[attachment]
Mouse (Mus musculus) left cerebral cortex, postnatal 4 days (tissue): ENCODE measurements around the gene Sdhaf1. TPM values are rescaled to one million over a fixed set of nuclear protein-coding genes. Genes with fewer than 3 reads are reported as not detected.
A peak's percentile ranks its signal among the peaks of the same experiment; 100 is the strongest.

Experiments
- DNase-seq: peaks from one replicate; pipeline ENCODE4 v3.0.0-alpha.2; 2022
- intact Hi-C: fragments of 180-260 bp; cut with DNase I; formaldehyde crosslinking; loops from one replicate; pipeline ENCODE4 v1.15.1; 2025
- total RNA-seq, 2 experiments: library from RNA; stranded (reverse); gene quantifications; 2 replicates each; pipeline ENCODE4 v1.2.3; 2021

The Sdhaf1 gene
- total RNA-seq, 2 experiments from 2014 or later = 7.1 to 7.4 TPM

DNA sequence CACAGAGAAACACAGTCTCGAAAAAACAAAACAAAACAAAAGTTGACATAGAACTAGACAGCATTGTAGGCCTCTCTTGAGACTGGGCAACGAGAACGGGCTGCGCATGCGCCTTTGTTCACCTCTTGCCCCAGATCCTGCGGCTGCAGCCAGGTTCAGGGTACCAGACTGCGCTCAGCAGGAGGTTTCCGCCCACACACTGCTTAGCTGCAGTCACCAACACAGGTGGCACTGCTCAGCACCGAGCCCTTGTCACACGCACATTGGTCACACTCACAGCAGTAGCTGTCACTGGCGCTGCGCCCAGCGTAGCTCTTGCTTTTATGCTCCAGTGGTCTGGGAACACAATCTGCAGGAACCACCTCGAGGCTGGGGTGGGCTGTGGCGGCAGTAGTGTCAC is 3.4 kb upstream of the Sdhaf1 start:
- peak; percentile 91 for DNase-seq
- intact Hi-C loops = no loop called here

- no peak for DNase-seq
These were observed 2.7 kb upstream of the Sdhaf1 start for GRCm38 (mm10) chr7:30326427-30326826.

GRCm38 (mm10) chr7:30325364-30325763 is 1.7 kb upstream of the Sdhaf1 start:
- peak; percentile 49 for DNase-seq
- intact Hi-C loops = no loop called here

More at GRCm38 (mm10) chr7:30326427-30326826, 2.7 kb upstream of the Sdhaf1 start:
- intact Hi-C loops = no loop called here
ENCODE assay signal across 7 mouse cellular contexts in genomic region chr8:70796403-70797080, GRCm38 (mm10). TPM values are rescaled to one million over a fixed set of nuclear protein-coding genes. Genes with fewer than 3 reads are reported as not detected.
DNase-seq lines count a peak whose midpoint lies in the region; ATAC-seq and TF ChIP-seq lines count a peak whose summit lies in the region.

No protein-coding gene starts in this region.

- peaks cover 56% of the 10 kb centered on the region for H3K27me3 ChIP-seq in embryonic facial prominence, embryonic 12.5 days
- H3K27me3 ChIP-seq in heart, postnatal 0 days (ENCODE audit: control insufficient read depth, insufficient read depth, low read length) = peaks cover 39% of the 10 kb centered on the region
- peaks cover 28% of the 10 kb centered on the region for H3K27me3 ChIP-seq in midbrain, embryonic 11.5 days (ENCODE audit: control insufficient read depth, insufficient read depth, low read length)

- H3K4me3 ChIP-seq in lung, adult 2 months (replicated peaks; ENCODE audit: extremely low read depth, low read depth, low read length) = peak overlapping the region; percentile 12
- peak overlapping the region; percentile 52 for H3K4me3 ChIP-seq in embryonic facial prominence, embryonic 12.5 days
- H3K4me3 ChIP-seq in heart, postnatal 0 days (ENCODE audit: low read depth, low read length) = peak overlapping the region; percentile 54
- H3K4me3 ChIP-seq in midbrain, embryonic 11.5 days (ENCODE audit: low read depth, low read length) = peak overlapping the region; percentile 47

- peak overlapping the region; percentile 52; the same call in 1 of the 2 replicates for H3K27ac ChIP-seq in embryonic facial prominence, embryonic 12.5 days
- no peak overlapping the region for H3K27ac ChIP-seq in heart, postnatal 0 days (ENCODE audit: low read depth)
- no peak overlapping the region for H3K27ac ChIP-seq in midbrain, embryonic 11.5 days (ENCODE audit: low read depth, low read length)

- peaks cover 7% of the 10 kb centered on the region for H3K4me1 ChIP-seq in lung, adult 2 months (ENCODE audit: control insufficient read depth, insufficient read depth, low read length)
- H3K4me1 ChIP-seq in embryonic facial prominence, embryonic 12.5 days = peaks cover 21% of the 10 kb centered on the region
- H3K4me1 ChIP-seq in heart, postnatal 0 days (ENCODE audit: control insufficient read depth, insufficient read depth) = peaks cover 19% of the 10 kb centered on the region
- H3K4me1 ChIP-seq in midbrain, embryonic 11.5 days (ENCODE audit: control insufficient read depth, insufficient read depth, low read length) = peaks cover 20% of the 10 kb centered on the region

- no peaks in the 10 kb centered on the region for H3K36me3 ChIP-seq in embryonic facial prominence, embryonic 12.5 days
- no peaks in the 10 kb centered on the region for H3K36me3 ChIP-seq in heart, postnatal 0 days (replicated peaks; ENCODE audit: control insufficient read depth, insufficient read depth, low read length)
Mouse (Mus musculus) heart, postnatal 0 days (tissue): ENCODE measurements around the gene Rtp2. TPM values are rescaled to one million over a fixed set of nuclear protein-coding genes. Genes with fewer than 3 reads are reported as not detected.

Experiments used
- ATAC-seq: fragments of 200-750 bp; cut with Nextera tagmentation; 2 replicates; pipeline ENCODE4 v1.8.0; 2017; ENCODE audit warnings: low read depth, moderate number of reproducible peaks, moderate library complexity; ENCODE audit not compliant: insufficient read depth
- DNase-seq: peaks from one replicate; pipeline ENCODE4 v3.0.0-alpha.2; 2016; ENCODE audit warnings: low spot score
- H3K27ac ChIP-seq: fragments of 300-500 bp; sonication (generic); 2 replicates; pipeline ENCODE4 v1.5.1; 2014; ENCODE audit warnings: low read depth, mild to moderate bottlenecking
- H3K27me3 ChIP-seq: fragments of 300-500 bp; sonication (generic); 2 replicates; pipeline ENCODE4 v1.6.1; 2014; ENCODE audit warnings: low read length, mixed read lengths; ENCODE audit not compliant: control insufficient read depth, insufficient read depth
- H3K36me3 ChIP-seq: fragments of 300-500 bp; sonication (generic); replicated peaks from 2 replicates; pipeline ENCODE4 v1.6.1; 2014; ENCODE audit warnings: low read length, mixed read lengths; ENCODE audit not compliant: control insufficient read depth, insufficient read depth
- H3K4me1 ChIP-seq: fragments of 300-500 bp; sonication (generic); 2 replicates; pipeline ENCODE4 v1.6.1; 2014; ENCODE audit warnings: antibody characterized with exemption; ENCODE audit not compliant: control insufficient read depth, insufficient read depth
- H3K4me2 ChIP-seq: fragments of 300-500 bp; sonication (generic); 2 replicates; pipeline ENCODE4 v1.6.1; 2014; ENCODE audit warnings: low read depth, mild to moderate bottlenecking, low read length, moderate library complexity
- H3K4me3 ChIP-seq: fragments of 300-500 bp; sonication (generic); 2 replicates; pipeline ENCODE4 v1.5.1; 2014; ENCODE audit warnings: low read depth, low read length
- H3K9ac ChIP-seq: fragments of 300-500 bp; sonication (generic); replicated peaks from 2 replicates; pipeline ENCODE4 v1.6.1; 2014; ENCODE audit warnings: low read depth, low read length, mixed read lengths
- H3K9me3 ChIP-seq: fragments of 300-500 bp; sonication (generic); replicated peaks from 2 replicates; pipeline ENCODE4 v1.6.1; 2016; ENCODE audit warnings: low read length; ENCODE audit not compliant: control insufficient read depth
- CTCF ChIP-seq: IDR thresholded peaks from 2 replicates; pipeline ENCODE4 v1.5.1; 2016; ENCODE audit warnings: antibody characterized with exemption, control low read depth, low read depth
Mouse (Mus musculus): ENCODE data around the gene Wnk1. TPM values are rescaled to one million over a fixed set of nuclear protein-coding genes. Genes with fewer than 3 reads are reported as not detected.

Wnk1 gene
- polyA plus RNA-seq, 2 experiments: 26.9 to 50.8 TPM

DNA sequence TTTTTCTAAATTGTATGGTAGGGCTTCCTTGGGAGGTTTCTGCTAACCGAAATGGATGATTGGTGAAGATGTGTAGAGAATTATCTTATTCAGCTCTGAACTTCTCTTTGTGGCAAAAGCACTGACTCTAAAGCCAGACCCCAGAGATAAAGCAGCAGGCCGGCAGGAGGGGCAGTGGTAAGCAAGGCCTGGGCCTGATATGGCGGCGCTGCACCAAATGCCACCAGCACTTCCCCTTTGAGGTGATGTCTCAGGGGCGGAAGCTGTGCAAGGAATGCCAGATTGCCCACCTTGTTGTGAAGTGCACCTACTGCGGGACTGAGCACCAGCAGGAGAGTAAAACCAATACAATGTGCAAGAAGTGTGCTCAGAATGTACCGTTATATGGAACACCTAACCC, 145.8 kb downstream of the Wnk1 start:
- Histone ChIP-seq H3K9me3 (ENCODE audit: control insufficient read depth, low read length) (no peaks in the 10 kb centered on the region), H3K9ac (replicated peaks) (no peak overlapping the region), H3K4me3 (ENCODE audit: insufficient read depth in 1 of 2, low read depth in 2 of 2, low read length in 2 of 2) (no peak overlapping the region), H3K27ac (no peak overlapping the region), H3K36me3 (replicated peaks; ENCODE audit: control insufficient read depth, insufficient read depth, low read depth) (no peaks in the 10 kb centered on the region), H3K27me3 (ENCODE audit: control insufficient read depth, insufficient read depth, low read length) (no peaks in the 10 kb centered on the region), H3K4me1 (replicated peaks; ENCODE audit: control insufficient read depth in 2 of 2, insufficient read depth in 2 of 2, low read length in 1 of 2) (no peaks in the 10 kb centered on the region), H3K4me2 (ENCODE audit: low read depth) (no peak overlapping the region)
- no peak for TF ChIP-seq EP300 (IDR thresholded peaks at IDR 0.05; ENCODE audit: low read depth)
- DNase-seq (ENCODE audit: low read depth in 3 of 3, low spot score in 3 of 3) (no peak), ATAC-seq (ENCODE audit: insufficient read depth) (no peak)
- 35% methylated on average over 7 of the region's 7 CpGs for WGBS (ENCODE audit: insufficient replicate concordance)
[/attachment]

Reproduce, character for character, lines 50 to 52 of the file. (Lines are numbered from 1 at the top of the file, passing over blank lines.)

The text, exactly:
- CTCF ChIP-seq: IDR thresholded peaks from 2 replicates; pipeline ENCODE4 v1.5.1; 2016; ENCODE audit warnings: antibody characterized with exemption, control low read depth, low read depth
Mouse (Mus musculus): ENCODE data around the gene Wnk1. TPM values are rescaled to one million over a fixed set of nuclear protein-coding genes. Genes with fewer than 3 reads are reported as not detected.

Wnk1 gene